Ureaplasma parvum lipoproteins, including MB antigen, activate NF-{kappa}B through TLR1, TLR2 and TLR6

Division of Microbiology, Department of Infectious Medicine, Kurume University School of Medicine, 67 Asahi-machi, Kurume 830-0011, Japan.
Microbiology (Impact Factor: 2.56). 06/2008; 154(Pt 5):1318-25. DOI: 10.1099/mic.0.2007/016212-0
Source: PubMed


Ureaplasma species (Ureaplasma parvum and Ureaplasma urealyticum) are commonly isolated pathogens from the female reproductive tract and are associated with perinatal diseases in humans. Inappropriate induction of inflammatory responses may be involved in the occurrence of such diseases; however, pathogenic agents that induce the inflammatory response have not been identified in ureaplasmas. In this study, we examined the involvement of Toll-like receptors (TLRs) in the activation of the immune response by U. parvum lipoproteins, as well as the U. parvum components responsible for nuclear factor kappaB (NF-kappaB) activation. The Triton X-114 (TX-114) detergent phase of U. parvum was found to induce NF-kappaB through TLR2. The active components of the TX-114 detergent phase were lipoproteins, such as multiple banded (MB) antigen, UU012 and UU016 of U. parvum. The activation of NF-kappaB by these lipoproteins was inhibited by dominant negative (DN) constructs of TLR1 and DN TLR6. Thus, the lipoproteins from U. parvum were found to activate NF-kappaB through TLR1, TLR2 and TLR6. Furthermore, these lipoproteins possessed an ability to induce tumour necrosis factor-alpha (TNF-alpha) in mouse peritoneal macrophages.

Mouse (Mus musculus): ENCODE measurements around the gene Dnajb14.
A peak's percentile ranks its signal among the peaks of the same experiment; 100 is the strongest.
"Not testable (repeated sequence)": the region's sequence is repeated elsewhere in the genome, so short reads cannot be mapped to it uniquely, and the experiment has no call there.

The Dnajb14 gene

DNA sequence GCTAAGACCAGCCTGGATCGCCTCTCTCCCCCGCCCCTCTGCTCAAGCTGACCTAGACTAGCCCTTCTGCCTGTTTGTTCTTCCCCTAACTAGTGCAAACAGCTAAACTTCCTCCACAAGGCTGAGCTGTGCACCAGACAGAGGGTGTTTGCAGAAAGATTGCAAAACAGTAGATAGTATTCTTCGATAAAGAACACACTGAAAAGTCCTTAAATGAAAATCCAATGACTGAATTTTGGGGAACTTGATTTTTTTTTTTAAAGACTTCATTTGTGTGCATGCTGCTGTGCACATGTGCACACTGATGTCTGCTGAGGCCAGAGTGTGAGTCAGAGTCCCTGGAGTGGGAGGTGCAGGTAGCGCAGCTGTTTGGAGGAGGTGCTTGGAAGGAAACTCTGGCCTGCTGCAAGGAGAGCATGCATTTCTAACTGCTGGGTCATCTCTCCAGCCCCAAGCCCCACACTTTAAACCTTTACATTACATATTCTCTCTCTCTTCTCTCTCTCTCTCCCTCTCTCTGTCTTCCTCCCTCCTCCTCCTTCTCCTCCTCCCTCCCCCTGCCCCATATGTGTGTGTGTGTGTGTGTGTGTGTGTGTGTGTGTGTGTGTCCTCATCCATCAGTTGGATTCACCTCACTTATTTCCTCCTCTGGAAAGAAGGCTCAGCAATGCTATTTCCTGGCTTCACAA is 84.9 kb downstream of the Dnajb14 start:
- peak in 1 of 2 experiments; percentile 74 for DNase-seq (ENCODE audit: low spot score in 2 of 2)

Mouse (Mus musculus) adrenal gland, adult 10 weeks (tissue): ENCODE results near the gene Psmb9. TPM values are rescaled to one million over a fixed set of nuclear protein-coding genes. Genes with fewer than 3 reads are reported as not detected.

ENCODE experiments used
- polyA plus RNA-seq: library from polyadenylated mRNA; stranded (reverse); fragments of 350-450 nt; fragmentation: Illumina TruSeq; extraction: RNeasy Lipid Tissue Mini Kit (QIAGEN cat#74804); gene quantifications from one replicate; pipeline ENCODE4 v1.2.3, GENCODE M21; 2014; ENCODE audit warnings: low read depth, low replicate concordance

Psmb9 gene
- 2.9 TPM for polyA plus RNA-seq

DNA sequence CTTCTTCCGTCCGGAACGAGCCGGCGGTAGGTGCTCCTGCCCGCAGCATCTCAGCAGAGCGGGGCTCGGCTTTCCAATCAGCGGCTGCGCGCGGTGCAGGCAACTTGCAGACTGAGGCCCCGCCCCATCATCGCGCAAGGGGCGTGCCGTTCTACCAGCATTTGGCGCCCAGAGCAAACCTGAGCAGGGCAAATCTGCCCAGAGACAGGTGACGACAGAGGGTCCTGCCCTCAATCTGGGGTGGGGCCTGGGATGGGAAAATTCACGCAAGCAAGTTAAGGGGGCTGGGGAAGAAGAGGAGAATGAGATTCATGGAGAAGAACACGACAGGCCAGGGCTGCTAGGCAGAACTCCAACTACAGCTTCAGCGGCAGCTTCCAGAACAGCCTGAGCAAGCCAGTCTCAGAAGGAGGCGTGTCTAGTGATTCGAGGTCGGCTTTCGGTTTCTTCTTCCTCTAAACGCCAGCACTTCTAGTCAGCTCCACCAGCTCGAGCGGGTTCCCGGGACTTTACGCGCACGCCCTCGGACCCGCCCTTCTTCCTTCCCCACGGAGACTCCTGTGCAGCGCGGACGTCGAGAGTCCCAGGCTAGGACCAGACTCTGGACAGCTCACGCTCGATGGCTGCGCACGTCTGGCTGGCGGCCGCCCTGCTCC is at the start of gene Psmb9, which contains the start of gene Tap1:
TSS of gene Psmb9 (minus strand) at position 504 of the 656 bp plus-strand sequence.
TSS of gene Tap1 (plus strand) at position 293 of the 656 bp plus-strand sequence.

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Available from: Koichi Kuwano, Apr 14, 2015
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    • "Zhu et al. [14] in the study of pathogenicity of U. parvum serotypes 1, 3, and 6, and U. urealyticum serotypes 4 and 8 for BALB/c female mice showed that all these serotypes caused morphological changes of the external genitalia associated with infiltration by inflammatory cells and increased tumor necrosis factor-α (TNF-α) expression. Similarly, Shimizu et al. [15] indicated that U. parvum lipoproteins activated nuclear factor NF-κB thus inducing the synthesis of tumor necrosis factor alpha (TNF-α) in mouse peritoneal macrophages. Allam et al. [6] in their study on bladder tissue from animals actively colonized by U. parvum demonstrated significant alterations in actin binding proteins that may influence cell signaling cascades regulating cell motility, differentiation, apoptosis, and inflammation. "